Equitable and Wildlife-friendly Community Power Principles
1. Wildlife-friendly power includes only those renewable energy sources that have a minimal impact on wildlife and the environment — including solar installations built on existing structures and well-sited, well-managed wind and solar installations built on already-degraded environments.
2. The value of renewable energy beyond reducing reliance on fossil fuels should be recognized by policymakers, utilities, regulators and ratepayers:
This includes benefits to technological, ecological and social systems beyond those traditionally valued, including but not limited to: local jobs, lower electric bills, climate resiliency, avoided land use, avoided water use and increased pollinator habitat.
3. Projects should strive to achieve economic equity*, which includes but is not limited to the following characteristics:
a. Workforce development where public funding is directed to strategies that alleviate poverty through developing and supporting livelihood opportunities.
b. Training: projects that include job/skills training, particularly for parolees and youth ages 16-24.
c. Local employment, such as hiring for workers, planners, designers, developers, contractors, consultants, etc. that gives preference to immediate neighbors of the project or residents within city limits.
d. Benefit to residents of low-income housing with projects that serve existing affordable housing communities, defined as serving extremely low (10 to 20 percent of average median income), very low (20 to 40 percent of average median income) and low (40 to 60 percent of average median income) income individuals.
e. Support to Community Land Trusts (CLTs), where projects that further the mission of CLTs, or serve the low-income residents and beneficiaries of CLT properties.
f. Projects that employ anti-displacement measures to address both indirect and direct displacement, such as requiring tenants’ rights education and outreach in the project area(s).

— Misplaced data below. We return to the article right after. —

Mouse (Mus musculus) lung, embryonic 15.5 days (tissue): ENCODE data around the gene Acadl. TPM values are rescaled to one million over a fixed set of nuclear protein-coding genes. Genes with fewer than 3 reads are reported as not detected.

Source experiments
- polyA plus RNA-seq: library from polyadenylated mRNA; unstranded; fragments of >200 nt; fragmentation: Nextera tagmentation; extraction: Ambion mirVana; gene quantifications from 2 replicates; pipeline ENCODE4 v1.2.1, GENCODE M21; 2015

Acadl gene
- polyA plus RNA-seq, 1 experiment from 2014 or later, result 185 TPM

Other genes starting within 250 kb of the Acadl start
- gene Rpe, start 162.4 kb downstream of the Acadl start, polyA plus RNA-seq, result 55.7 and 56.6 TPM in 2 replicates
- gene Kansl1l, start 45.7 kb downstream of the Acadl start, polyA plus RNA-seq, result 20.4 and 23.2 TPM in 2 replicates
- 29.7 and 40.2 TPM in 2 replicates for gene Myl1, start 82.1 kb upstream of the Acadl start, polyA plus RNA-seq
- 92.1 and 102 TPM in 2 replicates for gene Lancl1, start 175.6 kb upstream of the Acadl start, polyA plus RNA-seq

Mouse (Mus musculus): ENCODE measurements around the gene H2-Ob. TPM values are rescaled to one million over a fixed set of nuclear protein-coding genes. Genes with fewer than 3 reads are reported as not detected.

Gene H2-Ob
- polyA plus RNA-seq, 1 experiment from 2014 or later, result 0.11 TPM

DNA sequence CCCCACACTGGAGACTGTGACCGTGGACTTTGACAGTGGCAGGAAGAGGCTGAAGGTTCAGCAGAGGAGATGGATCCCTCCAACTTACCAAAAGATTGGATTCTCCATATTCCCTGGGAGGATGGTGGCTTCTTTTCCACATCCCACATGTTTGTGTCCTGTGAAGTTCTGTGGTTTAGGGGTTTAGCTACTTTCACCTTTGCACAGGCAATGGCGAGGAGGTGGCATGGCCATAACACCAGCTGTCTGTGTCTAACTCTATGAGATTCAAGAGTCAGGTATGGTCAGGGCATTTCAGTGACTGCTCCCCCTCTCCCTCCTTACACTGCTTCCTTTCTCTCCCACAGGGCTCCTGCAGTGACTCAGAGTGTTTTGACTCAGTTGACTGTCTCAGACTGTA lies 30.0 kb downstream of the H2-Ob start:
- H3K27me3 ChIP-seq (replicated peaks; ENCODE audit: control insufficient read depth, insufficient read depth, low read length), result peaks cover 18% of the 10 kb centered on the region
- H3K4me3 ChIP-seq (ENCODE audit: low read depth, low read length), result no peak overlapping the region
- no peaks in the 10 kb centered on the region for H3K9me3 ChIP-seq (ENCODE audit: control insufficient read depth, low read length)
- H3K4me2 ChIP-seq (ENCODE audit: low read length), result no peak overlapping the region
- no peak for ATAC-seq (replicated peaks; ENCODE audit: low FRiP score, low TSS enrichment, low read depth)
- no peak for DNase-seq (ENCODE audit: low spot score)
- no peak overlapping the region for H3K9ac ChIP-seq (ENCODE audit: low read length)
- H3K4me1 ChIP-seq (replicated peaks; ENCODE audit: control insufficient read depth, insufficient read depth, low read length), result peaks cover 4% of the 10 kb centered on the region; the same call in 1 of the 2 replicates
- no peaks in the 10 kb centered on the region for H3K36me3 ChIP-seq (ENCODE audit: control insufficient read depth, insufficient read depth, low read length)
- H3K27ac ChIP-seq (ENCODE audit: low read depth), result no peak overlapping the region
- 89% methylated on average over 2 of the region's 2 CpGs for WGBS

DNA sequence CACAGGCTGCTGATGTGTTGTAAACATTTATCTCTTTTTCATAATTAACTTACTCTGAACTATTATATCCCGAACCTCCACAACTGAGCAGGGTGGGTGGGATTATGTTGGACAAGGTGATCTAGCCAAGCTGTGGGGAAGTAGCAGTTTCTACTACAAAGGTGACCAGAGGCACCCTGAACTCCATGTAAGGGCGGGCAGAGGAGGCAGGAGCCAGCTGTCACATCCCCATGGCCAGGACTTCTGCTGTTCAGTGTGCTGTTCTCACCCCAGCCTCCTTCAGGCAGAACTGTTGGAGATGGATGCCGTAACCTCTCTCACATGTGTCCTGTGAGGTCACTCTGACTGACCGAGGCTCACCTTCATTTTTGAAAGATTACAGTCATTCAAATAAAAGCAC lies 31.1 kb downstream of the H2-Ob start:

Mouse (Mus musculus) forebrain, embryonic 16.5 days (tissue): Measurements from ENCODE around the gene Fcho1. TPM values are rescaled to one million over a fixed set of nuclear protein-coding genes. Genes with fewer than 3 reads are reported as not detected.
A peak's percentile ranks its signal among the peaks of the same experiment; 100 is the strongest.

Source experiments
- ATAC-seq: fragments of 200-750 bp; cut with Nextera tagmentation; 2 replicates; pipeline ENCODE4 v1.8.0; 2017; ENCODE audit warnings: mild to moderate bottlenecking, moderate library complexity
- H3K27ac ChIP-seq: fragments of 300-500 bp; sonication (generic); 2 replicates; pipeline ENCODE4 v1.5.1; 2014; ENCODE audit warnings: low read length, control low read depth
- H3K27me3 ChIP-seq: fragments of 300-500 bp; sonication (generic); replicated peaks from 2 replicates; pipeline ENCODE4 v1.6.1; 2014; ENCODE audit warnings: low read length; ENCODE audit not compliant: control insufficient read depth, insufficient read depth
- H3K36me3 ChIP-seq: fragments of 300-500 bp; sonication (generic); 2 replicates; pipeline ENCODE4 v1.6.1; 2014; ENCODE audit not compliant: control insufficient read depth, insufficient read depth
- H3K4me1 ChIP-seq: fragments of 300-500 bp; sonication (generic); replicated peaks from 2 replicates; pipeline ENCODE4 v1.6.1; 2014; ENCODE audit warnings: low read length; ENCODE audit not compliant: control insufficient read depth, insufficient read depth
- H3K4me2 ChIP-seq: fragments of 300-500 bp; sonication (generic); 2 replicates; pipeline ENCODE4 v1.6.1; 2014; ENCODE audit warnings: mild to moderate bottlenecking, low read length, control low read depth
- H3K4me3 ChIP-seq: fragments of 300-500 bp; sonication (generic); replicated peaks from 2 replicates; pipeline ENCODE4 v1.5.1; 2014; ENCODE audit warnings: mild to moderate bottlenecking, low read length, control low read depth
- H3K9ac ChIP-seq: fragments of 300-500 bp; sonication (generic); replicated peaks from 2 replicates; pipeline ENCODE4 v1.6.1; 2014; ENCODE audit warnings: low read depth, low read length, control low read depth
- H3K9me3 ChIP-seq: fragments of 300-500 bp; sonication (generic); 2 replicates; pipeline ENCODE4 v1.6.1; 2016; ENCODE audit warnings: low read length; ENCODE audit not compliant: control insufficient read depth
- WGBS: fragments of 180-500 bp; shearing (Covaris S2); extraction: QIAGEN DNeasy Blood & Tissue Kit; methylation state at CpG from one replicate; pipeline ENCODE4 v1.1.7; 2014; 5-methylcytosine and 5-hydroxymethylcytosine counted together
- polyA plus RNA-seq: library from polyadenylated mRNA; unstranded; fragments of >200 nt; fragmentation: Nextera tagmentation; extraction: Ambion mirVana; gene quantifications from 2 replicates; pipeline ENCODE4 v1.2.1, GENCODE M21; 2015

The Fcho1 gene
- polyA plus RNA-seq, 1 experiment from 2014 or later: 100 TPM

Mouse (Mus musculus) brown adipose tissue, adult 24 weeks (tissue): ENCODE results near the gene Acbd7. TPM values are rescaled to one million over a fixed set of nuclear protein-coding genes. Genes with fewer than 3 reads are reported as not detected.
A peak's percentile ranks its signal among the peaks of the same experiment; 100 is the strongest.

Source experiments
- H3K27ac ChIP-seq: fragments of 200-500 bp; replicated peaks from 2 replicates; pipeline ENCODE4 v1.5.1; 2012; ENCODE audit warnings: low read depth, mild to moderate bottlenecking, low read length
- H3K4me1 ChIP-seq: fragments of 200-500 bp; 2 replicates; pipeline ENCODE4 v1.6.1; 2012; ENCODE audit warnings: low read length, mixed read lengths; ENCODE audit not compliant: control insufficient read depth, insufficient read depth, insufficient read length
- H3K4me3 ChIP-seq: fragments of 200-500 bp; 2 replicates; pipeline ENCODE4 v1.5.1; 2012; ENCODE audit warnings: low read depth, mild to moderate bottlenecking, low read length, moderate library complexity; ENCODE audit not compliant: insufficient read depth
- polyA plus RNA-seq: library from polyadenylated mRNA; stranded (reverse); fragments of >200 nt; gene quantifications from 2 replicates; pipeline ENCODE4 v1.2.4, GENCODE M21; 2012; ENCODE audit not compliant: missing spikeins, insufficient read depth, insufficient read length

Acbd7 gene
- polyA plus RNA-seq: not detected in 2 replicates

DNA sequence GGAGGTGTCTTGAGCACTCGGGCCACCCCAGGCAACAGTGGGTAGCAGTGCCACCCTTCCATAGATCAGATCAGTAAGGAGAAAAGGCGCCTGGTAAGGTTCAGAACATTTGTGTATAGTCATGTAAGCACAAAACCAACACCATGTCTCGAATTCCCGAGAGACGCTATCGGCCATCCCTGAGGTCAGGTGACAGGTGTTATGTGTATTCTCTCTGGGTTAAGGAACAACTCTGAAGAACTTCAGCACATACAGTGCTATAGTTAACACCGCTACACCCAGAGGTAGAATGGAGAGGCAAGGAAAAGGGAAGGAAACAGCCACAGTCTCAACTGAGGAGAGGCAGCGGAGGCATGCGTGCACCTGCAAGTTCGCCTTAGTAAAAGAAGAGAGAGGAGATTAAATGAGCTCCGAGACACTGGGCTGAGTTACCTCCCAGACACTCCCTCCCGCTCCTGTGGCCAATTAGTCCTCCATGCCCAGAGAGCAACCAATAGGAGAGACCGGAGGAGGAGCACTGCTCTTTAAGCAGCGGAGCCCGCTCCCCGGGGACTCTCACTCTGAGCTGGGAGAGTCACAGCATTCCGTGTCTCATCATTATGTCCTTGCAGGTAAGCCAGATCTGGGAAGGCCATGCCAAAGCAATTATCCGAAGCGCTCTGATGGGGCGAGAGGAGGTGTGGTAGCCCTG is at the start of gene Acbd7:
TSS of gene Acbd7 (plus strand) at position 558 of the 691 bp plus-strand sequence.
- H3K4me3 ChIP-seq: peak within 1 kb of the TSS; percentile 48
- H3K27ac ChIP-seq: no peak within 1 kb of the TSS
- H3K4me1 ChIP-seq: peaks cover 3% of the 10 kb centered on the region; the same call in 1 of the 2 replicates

g. Benefit to impacted Environmental Justice communities, such as projects that improve the health, livelihood and welfare of priority areas. These areas include communities that are most affected by multiple sources of pollution, and where people are often especially vulnerable to pollution’s effects.
4. Projects should strive to achieve social inclusion*, which includes but is not limited to the following characteristics:
a. Include leadership by members of frontline communities and other impacted communities, and incorporates the wisdom of people from these communities. These communities include, but are not limited to, indigenous communities, people of color, people with disabilities, youth and elders.
b. Provide culturally relevant and accessible education to community members.
c. Long-term residents should have a strong say in the decisions made about the project. Resident engagement is at the heart of stopping displacement, and more broadly, ensuring self-determination.
* The principles and concepts behind “economic equity” and “social inclusion” were adapted from the Oakland Climate Action Coalition equity checklist, which was developed through extensive community engagement with a diverse group of residents and community leaders.